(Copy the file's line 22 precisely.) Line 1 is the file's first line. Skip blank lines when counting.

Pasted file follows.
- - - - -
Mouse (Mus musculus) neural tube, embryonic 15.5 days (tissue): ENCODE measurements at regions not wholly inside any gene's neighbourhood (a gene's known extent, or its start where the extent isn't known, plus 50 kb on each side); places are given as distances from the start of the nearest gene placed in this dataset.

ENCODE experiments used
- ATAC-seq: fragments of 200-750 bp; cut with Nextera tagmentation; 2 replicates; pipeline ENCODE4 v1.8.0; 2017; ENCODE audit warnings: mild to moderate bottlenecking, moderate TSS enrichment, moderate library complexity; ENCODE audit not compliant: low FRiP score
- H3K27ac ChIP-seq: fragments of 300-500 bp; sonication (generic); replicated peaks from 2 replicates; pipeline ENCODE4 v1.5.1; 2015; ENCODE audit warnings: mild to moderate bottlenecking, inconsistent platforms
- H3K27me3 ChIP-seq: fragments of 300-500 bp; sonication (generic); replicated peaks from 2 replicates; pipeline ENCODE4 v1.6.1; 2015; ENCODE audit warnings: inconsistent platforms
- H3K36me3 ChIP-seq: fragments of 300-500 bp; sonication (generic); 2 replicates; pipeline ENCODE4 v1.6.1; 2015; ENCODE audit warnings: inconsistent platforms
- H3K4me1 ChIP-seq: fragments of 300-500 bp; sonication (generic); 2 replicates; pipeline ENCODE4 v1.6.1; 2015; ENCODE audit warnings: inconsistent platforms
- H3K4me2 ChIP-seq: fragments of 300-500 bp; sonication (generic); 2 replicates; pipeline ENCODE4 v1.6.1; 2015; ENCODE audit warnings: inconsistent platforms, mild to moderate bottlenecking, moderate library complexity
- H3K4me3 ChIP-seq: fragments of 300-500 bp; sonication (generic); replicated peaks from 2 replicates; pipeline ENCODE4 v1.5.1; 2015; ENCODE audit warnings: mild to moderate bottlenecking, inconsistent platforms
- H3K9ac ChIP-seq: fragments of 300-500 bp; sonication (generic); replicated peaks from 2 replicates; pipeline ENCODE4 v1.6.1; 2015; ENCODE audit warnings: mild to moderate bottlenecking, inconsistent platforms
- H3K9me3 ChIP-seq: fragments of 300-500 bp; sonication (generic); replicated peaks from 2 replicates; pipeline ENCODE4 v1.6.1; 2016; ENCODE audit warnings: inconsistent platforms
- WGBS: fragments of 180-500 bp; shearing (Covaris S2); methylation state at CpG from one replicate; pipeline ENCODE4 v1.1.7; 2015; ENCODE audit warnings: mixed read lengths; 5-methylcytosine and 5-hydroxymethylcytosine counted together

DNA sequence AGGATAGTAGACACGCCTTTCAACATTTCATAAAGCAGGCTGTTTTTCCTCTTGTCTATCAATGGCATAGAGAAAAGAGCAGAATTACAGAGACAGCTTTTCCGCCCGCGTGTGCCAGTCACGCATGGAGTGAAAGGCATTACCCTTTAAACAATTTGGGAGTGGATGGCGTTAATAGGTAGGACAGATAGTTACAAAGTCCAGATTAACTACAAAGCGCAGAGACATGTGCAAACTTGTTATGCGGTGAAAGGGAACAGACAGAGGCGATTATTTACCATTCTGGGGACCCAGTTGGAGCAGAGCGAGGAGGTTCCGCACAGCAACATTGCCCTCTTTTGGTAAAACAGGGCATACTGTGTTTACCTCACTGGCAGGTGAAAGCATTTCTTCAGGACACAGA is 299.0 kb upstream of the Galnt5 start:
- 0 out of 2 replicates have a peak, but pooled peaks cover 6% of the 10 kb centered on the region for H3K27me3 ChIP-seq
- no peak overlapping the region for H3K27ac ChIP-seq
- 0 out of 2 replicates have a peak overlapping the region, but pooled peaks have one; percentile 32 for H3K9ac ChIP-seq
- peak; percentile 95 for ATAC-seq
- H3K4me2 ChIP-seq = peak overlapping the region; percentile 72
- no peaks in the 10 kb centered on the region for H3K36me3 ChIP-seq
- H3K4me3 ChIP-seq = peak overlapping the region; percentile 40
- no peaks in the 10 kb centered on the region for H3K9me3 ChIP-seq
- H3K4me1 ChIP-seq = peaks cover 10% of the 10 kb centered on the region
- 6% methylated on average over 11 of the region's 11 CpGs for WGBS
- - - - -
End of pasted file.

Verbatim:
- H3K4me1 ChIP-seq = peaks cover 10% of the 10 kb centered on the region